44-year-old Briton Robin Fisher became the tenth mountaineer on Saturday who perished on Mount Everest during this climbing season. He fell ill while descending. It is the highest number of deaths on the mountain since 2015. Then an avalanche claimed nineteen lives.

This time the problem is not avalanches, snowstorms or strong winds, but too many climbers. Especially too many people with insufficient experience, according to experienced climbers. Some climbers don’t even know how to put on crampons, a kind of overshoe with pins, Sherpa guides say.

Nepal has no strict rules for who is allowed to climb Mount Everest and that creates problems. “You have to qualify to do the Iron Man. You have to qualify to run the New York Marathon,” says famous writer and mountain climber Alan Arnette in an interview with The New York Times. “But you don’t have to qualify to climb the highest mountain in the world?”

There are also no real limitations on how many people are allowed up the mountain. The Nepalese government has already issued 381 permits for this climbing season, while there are few days that the mountain can be safely climbed. “People go up the mountain en masse in good weather,” said Robin Baks, chairman of the Dutch Climbing Association (NKBV).

Last week there was even a traffic jam at the top of Mount Everest. A Dutch climber said last week that because of the crowds it was ‘really pushing and pulling’ on top of the mountain. Waiting is dangerous because it can run out of oxygen. Climbers can also suffer from altitude sickness or even freeze.

Just like many other experts, Baks is critical about the commercialization of Mount Everest.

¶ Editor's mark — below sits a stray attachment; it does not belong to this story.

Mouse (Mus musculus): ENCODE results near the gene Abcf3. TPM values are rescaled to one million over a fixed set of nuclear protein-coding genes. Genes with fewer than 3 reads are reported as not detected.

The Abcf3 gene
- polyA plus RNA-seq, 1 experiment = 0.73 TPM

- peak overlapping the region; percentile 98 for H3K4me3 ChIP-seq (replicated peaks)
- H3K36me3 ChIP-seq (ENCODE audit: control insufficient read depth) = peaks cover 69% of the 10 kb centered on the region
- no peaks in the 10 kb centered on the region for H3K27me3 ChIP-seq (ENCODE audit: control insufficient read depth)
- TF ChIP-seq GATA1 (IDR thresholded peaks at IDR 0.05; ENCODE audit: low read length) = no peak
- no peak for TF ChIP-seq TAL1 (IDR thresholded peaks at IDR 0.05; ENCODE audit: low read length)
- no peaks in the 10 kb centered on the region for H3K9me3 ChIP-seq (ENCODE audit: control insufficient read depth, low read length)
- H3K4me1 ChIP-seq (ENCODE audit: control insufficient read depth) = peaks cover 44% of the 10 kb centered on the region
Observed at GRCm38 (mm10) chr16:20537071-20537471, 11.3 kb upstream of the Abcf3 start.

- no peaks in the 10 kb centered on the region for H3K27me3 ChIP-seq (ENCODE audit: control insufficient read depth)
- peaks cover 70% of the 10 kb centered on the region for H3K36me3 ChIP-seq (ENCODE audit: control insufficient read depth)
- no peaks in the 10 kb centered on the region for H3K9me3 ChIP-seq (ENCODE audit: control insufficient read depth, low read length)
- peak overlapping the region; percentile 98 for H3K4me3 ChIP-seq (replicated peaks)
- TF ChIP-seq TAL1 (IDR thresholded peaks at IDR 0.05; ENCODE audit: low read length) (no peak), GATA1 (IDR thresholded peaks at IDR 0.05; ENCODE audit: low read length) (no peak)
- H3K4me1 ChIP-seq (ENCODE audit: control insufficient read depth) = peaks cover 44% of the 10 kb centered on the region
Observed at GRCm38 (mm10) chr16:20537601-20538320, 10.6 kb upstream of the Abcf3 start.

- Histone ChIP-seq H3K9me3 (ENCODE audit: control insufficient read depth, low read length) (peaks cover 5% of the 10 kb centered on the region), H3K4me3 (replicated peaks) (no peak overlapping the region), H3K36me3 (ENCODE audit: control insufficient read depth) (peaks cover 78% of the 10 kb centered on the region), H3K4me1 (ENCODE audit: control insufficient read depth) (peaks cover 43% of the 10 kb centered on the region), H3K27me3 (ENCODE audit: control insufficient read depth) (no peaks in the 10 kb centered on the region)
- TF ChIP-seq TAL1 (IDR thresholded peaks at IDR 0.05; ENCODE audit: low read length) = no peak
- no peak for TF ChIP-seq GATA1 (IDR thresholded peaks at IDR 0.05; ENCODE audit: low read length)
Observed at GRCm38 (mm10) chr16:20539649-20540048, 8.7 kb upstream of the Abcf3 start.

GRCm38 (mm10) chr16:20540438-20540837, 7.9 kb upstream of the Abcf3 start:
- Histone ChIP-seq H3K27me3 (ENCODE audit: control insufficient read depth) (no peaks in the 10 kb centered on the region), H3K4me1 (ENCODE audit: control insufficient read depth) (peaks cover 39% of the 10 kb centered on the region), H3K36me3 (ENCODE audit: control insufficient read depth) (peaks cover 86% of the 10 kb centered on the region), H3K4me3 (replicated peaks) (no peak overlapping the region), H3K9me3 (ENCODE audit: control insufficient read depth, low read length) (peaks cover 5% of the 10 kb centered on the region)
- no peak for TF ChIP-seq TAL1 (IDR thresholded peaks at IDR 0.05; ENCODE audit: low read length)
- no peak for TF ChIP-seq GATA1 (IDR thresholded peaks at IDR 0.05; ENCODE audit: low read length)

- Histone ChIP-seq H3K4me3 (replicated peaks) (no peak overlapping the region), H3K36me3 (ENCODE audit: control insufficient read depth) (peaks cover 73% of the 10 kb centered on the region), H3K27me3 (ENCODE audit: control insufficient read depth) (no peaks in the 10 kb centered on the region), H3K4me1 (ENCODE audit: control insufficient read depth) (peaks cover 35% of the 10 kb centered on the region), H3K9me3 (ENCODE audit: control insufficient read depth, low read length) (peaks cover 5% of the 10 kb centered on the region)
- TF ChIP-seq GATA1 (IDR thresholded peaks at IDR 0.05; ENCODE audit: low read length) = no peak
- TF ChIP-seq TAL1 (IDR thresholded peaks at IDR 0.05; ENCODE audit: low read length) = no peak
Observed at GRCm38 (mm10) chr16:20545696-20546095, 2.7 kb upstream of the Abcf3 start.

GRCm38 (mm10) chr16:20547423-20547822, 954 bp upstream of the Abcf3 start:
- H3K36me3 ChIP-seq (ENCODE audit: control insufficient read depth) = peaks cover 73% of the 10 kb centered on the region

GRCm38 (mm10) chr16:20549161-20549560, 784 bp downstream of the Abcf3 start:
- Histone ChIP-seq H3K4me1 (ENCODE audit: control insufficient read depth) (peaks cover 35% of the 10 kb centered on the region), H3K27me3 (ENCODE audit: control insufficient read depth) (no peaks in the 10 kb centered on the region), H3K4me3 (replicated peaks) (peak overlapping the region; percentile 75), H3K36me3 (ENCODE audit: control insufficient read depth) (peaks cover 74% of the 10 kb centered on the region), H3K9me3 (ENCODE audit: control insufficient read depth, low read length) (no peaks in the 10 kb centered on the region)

“You pay 40,000 to 60,000 dollars and then everything is ready for you. The idioterie strikes. Even tent camps are equipped with heating. Then the Everest is not that interesting. It is increasingly becoming a bucket list mountain.”

The deceased Robin Fisher was very worried about the crowds. A few days before his death, he wrote on Instagram that he hoped to be able to avoid the crowds on the day of his ascent.

“With a single route to the top, delays caused by too many people could be fatal, so I am hopeful that my decision to go on the 25th means that there are fewer people. Unless everyone plays the same waiting game.”

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Climbed up to camp 3, 7500m but the jet stream had returned closing the summit after only 2 days so I descended to basecamp. Around 100 climbers did summit in those 2 days with sadly 2 deaths, an Indian man found dead in his tent at camp 4 and an Irish climber lost, assumed fallen, on his descent. A go fund me page has been set up for a rescue bid for the Irish climber but it is a well meaning but futile gesture. Condolences to both their friends and families. Both deaths happened above 8000m in the so called death zone where the majority of deaths of foreign climbers happen. Around 700 more people will be looking to summit from Tuesday the 21st onwards. My revised plan, subject to weather that at the moment looks promising, is to return up the mountain leaving basecamp Tuesday the 21st 0230 and, all being well and a lot of luck, arriving on the summit the morning of Saturday the 25th. I will be climbing with my Sherpa, Jangbu who is third on the all time list with an incredible 19 summits. The other 4 members of our team decided to remain on the mountain and are looking to summit on the 21st. My cough had started to return at altitude so I couldn’t wait with them at altitude for the window to open without the risk of physically deteriorating too much. Furthermore as I had missed due to sickness the earlier camp 3 rotation best practice was for me to descend to allow my body to recover from the new altitude high so I could come back stronger. This was not an easy decision as the 13 hours climbing from basecamp to camp 2 in a day was the hardest physical and mental challenge I had ever done, now I have it all to do again. Finally I am hopeful to avoid the crowds on summit day and it seems like a number of teams are pushing to summit on the 21st. With a single route to the summit delays caused by overcrowding could prove fatal so I am hopeful my decision to go for the 25th will mean fewer people. Unless of course everyone else plays the same waiting game. #everest #everest2019 #lhotseface

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